[R] rpart help please

ripley@stats.ox.ac.uk ripley at stats.ox.ac.uk
Thu Jul 4 19:04:30 CEST 2002

On Thu, 4 Jul 2002, Remy X.O. Martin wrote:

> I am trying to get to grips with rpart, and find it not very easy given the
> information that comes with the package. Contrary to e.g. the ctest package docs, it
> doesn't say when "an rpart" could be used, and/or how to interpret the results. Here
> are a few of the open questions I have:

rpart is a contributed package ported from S-PLUS 6.x.  There is other
documentation on how to use it, and I suggest you search it out.

> 1) Read in ?rpart: ...method: one of.... If y is a survival object... A similar
> fleeting reference is just above under 'na.action', and there is a y=TRUE argument to
> rpart itself. I *suppose* that this refers to a formula of the form y~x, with y being
> the dependent variable -- or is this a (minor) bug in the documentation?

y is the conventional name in statistics for the response variable.

> 2) It looks like rpart and aov are in a way complementary, and should to a certain
> degree give comparable results. Is there some "user's guide" document somewhere that
> describes this in language accessible to "generic scientists" (= non-statisticians)?

There are some good introductions to doing statistics in R, and at least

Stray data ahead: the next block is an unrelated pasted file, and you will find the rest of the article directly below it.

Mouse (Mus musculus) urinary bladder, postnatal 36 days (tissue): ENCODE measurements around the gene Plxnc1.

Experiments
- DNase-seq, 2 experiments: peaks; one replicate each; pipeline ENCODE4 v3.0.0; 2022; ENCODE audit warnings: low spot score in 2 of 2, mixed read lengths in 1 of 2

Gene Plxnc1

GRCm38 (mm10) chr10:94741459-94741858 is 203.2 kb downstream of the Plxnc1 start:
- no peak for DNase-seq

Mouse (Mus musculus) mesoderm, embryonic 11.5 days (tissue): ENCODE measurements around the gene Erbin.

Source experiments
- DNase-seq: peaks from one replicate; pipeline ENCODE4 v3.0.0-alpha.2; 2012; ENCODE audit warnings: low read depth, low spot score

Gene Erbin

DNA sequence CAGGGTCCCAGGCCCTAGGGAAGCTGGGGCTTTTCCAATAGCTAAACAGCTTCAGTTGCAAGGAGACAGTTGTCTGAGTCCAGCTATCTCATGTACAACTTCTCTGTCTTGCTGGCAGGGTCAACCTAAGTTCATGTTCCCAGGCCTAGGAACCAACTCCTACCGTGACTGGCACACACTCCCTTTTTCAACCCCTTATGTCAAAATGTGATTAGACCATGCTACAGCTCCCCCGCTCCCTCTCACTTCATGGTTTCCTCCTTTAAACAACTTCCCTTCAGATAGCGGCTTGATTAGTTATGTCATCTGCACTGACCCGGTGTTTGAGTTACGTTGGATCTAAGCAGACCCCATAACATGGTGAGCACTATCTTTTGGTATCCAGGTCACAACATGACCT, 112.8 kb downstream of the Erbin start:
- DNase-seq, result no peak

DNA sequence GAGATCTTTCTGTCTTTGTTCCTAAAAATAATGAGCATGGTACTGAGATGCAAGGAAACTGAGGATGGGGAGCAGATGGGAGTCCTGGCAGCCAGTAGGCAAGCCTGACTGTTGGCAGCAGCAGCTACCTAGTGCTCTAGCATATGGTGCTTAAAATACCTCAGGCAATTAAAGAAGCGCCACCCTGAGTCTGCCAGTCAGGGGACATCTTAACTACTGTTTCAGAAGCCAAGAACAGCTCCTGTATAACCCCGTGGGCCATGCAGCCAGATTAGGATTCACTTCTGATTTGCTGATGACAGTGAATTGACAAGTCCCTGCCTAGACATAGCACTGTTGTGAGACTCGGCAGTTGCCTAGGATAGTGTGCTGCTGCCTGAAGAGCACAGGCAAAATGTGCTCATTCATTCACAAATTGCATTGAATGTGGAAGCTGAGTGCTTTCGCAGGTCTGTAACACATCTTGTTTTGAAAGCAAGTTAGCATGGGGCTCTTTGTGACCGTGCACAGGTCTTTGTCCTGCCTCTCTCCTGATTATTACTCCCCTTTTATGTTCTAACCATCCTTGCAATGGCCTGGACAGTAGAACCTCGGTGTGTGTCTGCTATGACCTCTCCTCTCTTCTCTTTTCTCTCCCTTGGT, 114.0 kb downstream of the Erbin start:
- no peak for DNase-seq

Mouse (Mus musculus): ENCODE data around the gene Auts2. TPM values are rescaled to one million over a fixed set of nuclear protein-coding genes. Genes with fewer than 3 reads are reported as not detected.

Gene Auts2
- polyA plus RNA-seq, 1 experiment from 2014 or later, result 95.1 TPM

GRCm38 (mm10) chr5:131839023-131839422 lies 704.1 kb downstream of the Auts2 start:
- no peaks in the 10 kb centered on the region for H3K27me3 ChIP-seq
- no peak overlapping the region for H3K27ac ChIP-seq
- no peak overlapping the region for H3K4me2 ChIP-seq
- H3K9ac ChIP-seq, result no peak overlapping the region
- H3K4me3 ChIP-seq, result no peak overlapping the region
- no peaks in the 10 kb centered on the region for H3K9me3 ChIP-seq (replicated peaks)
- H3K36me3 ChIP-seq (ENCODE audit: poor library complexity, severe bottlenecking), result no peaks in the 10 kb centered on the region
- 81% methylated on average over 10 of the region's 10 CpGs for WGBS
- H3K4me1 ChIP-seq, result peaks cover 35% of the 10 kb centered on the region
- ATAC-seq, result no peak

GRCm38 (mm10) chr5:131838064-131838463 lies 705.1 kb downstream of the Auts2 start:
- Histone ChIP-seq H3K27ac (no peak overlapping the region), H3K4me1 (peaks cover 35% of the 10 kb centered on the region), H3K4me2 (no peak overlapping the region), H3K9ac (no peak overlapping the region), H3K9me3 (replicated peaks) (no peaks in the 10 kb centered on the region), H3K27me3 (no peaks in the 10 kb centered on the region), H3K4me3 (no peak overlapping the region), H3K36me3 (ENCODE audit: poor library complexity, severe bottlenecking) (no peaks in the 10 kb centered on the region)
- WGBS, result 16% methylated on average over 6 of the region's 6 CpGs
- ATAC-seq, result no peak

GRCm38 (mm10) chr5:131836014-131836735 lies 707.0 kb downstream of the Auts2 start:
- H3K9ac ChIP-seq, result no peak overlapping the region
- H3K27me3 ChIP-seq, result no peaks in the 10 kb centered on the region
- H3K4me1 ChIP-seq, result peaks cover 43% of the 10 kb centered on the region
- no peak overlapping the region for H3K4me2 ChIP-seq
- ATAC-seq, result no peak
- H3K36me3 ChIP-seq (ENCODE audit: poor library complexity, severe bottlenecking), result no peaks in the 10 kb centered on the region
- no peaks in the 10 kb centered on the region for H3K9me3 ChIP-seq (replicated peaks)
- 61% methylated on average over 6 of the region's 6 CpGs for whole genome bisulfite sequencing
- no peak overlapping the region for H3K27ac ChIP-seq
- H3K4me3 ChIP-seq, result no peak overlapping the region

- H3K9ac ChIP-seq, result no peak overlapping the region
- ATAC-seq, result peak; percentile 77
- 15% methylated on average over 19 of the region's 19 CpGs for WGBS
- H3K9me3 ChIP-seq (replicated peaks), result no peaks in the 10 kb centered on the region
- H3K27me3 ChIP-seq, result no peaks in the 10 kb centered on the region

one of them covers aov and rpart in depth.  And there is an FAQ for R.

> 3) I just applied rpart to a dataset, and saw something that seems counter-intuitive
> at the least: a branch is made (n=84) between fac1=A (n=28) and fac1=B,C (n=56). The
> fac1=A branch is an end-node, the fac1=B,C branch is itself branched into fac1=C (n=
> 28) and (!) fac1=A,B (n=28)! According to the n-counts, there should be no more A in
> that latter branch (or in the fac1=B,C branch in general). Do I not understand
> something essential, or is this a bug (in the branch criterion label and/or the n-
> count label)?

It is correct, so it looks as if you `do not understand something

Brian D. Ripley,                  ripley at stats.ox.ac.uk
Professor of Applied Statistics,  http://www.stats.ox.ac.uk/~ripley/
University of Oxford,             Tel:  +44 1865 272861 (self)
1 South Parks Road,                     +44 1865 272860 (secr)
Oxford OX1 3TG, UK                Fax:  +44 1865 272595

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